But I’m optimistic. Sustainable habits are taking root, and even though this overhaul of the fashion industry will take more than one generation, it feels like a shift that is here to stay.

01
Apr
Georgie Howlett

Can we afford purpose in a recession?

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Yesterday I got out of my (virtual) four walls for a panel discussion organised by Pimento, about whether businesses can afford purpose in a recession – though it inevitably explored so much more.

In short, it’s a resounding ‘yes’ from me. The business benefit is clear, with socially driven brands outperforming ones that aren’t, 91% of millennials saying they’d switch to a purpose-driven product over a competitor, and millennials (who will make up 75% of the workforce by 2025) looking for socially responsible employers. Bigger than that, it’s just a better way to be as a business.

To be clear on what I think ‘purpose’ is. It’s the reason for being, beyond profit. It’s how, as a business, you act as a force for good. It’s not just running your business ethically, it’s the north star (or as Beth Pope better articulated on the panel yesterday, the catalyst for change) that drives your whole organisation from the inside, out. It spans the nuts and bolts of how you do business (operations), how you run your business (culture) and how you are a positive force in the outside world (brand). Critically, it’s not just the latter.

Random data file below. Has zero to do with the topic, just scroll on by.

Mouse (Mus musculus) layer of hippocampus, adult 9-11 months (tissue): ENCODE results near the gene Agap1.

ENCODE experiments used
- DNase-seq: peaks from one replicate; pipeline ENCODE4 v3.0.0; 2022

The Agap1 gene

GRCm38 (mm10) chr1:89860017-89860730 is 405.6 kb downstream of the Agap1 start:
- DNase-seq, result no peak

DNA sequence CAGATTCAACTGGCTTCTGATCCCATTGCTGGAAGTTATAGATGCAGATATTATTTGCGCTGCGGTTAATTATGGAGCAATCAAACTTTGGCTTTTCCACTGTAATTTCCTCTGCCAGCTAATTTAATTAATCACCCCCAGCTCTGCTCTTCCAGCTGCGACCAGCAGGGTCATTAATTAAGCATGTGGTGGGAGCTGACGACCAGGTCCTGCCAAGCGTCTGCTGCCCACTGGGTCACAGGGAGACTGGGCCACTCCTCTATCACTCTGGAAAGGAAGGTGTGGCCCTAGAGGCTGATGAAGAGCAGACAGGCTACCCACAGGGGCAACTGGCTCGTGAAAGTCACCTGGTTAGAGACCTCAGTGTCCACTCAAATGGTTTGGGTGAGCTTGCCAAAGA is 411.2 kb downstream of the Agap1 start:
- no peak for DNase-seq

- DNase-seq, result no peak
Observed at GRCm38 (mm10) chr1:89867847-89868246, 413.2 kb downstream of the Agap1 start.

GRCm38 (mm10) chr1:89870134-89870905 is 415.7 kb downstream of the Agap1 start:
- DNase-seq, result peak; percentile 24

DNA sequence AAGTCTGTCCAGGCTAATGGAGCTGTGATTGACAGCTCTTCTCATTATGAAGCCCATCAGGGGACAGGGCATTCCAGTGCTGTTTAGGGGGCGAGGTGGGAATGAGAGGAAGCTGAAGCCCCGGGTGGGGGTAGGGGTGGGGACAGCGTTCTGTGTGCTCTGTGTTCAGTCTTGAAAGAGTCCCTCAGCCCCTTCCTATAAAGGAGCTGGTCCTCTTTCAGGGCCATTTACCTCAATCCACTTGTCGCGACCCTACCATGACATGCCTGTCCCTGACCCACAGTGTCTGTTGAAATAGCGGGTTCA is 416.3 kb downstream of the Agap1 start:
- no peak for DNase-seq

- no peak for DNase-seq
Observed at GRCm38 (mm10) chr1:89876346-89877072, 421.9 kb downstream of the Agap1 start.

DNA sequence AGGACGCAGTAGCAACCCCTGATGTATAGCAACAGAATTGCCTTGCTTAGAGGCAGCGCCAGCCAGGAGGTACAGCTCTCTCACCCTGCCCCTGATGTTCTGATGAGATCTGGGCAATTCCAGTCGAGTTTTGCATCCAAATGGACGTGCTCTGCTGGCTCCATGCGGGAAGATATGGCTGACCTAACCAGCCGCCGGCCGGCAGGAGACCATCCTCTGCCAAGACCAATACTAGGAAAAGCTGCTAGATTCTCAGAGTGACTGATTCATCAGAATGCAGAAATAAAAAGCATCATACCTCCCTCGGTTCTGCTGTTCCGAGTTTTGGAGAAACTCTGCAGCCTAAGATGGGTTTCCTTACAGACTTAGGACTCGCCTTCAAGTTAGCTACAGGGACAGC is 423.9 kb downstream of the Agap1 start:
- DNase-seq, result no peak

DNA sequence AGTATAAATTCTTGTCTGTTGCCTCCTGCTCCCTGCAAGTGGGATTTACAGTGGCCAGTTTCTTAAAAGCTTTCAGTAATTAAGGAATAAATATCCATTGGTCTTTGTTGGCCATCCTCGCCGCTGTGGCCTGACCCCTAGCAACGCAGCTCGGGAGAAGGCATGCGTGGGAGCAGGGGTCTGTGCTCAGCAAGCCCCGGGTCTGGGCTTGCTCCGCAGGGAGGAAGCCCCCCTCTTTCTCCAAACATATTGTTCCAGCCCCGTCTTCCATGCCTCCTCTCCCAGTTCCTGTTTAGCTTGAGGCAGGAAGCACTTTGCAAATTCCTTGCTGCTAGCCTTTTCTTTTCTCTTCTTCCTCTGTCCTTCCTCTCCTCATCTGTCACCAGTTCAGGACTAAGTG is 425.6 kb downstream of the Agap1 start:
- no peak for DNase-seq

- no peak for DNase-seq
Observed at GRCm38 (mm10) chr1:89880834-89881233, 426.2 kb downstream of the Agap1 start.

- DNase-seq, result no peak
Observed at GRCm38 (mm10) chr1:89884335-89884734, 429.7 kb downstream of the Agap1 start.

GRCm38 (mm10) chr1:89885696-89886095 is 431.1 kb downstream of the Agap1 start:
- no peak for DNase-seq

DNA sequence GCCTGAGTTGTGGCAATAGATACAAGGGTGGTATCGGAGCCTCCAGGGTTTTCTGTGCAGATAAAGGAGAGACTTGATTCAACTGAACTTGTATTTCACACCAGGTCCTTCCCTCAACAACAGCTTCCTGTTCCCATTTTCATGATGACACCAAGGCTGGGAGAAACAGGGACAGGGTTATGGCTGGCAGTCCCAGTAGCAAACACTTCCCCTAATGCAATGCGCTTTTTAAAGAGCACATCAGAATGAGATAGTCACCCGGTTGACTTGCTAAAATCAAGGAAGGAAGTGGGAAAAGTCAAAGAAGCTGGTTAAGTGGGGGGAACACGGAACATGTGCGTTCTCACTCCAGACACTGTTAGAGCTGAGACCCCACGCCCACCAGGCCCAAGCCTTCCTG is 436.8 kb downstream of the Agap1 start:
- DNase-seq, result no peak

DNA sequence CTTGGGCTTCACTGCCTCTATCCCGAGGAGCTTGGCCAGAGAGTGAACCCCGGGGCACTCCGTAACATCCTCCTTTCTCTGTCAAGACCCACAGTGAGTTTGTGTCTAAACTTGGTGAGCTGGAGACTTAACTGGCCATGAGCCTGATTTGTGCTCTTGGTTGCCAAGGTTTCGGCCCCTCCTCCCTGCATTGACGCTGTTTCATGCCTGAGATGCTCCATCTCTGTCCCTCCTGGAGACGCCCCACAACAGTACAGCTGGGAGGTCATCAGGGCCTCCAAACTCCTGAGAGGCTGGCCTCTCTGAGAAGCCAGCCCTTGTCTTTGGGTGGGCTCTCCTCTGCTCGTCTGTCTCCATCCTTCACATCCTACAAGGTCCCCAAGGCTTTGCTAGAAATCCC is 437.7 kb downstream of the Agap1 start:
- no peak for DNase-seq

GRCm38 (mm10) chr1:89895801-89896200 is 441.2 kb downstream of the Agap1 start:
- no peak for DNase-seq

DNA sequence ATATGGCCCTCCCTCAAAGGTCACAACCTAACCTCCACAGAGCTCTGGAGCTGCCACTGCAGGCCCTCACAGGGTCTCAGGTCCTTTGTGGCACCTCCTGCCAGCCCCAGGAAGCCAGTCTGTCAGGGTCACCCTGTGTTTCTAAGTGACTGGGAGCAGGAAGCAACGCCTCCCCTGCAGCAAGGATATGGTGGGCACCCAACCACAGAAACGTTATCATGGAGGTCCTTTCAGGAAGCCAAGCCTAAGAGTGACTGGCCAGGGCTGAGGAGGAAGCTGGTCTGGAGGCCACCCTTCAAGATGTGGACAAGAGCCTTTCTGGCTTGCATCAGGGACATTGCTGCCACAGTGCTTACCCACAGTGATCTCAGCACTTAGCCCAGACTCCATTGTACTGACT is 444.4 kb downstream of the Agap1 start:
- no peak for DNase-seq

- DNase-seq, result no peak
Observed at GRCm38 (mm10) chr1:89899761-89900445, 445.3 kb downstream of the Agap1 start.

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02
Mar
Georgie Howlett

Why ‘sustainability’ is falling short

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Before I get carried away, it’s pertinent to point out that this was first mooted nearly a decade ago. I am not saying anything new here. But like with any change, there are the early adopters, the pioneers, the people who have an idea almost too soon. Real change occurs a while later, at the tipping point, as Malcolm Gladwell so aptly put it.

Never has the welfare of our beautiful blue planet been so high on the public agenda. Maybe some businesses are talking about it because they’ve realised their customers are starting to vote with their wallets and they are only interested in the bottom line, and some consumers are choosing sustainable brands to look good among their peers, but ultimately, the tide is turning. And ultimately, do individual motivations matter if it makes an overall positive change (for the time being, anyway)?

One of the silver linings of Covid-19 is it has been a bit of a global reset of attitudes and priorities, prompting many businesses to take a long hard look at themselves and do better.  As I am in the business of language, I want to put the spotlight on the word ‘sustainability’ and ask if it’s enough.  There is a whole industry built around ‘sustainability’ and it is a vital one. The people working in sustainability, and the businesses championing it, are doing truly exciting work. They are shaking up old models, interrogating supply chains, and finding the path to net zero, or better, net positive.

But let’s look at the word. To ‘sustain’ in this context means to maintain, to keep at a particular level.  In fact, its definition is ‘to cause or allow something to continue for a period of time’. It’s passive. Haven’t we learned that this isn’t enough? Last year the Black Lives Matter movement highlighted how not being racist isn’t enough – standing by silently is not enough, and the rallying call to society was to take action for change to happen. It is very clear the action we must take now is to put things back, to rebalance, to regenerate the biodiverse soils and seas that we have ravaged. We’ve taken so much from our planet, that operating ‘sustainably’ is not enough.